"She knows what she is doing every minute of the time. It is amazing!" -- Josef Hofmann after hearing Ruth Slenczynska in her New York debut at Town Hall, 1933.
A legendary pianist and virtuosa, Ruth Slenczynska is celebrating her 75th birthday with this release of her first studio recordings in over two decades. This is Ms. Slencznska's first and only Schumann recording. She studied with the greatest pianists of the 20th century, including Egon Petri, Artur Schnabel, Alfred Cortot and Sergei Rachmaninov. Her interpretations of Schumann's piano works show her masterful phrasing and pacing, impeccable musical taste, along with her golden singing tone. This is truly a recording in the grand pianistic tradition!"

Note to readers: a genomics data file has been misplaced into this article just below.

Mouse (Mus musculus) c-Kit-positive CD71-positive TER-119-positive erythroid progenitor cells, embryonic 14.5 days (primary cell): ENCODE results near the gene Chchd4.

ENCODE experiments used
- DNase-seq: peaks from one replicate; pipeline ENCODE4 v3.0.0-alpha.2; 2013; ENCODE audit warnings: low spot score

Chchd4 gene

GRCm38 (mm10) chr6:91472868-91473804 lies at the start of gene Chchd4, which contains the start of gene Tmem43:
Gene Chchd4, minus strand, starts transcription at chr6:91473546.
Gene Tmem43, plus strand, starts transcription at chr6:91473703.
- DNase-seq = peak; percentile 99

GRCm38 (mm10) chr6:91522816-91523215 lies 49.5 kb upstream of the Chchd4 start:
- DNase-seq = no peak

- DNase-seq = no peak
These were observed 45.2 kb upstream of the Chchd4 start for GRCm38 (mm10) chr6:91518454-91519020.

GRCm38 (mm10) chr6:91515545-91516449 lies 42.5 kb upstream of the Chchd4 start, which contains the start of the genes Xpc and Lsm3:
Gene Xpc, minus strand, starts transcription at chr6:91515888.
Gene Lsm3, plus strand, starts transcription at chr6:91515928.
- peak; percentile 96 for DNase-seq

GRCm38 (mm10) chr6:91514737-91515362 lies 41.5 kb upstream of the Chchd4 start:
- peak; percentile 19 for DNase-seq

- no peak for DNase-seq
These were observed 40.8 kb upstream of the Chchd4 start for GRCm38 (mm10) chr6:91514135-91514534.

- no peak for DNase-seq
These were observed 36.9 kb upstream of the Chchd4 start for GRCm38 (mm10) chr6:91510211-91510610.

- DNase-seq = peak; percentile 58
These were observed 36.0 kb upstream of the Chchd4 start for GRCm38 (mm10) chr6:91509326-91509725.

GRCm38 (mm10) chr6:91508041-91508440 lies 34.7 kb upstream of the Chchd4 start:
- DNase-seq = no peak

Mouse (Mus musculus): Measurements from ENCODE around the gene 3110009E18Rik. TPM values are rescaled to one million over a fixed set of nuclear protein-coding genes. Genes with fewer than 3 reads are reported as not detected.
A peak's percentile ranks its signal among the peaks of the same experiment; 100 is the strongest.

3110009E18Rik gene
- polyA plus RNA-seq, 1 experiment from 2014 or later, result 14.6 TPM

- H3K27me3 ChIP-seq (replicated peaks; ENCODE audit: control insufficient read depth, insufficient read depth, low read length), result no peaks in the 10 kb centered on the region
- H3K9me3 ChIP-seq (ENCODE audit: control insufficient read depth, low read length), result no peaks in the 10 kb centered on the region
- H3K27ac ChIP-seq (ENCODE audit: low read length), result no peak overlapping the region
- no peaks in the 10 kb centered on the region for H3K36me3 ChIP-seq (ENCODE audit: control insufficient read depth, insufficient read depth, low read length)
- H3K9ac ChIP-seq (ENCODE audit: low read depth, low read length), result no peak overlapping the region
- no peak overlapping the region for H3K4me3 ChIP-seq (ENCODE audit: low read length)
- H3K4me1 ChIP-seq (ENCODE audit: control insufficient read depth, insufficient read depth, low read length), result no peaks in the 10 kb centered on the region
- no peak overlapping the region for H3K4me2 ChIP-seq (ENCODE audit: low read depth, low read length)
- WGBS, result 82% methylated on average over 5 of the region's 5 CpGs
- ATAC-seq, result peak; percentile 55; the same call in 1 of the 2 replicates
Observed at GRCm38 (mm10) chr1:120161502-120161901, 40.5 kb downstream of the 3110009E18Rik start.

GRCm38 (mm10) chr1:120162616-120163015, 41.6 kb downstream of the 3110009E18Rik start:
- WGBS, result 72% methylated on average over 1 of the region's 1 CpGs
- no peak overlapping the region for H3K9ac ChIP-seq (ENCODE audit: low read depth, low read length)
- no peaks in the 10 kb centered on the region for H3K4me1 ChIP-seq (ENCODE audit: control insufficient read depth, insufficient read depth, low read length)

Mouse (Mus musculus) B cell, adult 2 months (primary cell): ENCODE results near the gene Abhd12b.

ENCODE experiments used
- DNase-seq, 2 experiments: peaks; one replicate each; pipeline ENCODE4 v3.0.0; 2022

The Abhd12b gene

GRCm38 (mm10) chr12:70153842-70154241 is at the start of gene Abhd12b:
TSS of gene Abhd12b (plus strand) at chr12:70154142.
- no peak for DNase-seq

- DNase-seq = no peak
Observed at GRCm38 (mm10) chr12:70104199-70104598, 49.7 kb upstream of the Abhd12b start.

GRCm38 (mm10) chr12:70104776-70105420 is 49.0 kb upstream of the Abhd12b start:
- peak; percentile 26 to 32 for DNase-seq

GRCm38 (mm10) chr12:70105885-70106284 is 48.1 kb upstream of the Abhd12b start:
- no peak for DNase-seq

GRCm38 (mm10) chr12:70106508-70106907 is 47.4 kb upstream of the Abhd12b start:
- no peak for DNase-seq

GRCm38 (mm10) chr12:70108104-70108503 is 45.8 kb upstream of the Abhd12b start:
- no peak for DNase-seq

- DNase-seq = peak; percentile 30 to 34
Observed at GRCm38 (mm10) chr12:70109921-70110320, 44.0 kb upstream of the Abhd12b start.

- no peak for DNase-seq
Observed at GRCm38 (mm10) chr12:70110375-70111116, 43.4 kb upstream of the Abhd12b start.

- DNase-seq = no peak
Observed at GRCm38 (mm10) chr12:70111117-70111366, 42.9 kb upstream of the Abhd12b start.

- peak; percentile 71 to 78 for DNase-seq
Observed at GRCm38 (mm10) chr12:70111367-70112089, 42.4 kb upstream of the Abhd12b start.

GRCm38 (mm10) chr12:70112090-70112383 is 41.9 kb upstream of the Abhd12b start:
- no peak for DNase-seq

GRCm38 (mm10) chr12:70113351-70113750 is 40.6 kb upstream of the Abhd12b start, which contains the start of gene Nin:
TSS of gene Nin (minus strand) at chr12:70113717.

Reviews"Ruth Slenczynska is a former child prodigy whose adult career often had her barnstorming across the US with the Boston Pops as well as hopping between South Africa and Vienna with near-daily concerts. Slenczynska's fingers probably have more mileage on them than any major pianist since Arthur Rubinstein. As of this recording in 1999, this mileage is apparent in the best possible ways. At age 75, the bright, crystalline clarity of her sonority seems to have even more substance, particularly as caught in this straightforward acoustic. She maintains a remarkable smoothness of line that makes her performances immediately identifiable, along with a fiercely chiseled quality that dares you to think the music should be played any differently. Tiny rubatos are everywhere throughout this disc, often within a given phrase; the effect is of a fresh variation to every thematic restatement, whether in the wonder-filled simplicity of Kinderszenen's opening movement or in the climax of the first movement of Piano Sonata No.2, in which her phrasing delivers great cumulative energy. Especially happy meetings of wisdom and fingers are heard in the 'The Knight of the Hobby-Horse' movement of Kinderszenen, in which the notes splash out in waves with seemingly spontaneous force, underscored by that elemental Slenczynska bass, which seems to rise from the bowels of the earth. This disc is a treasure." - Stereophile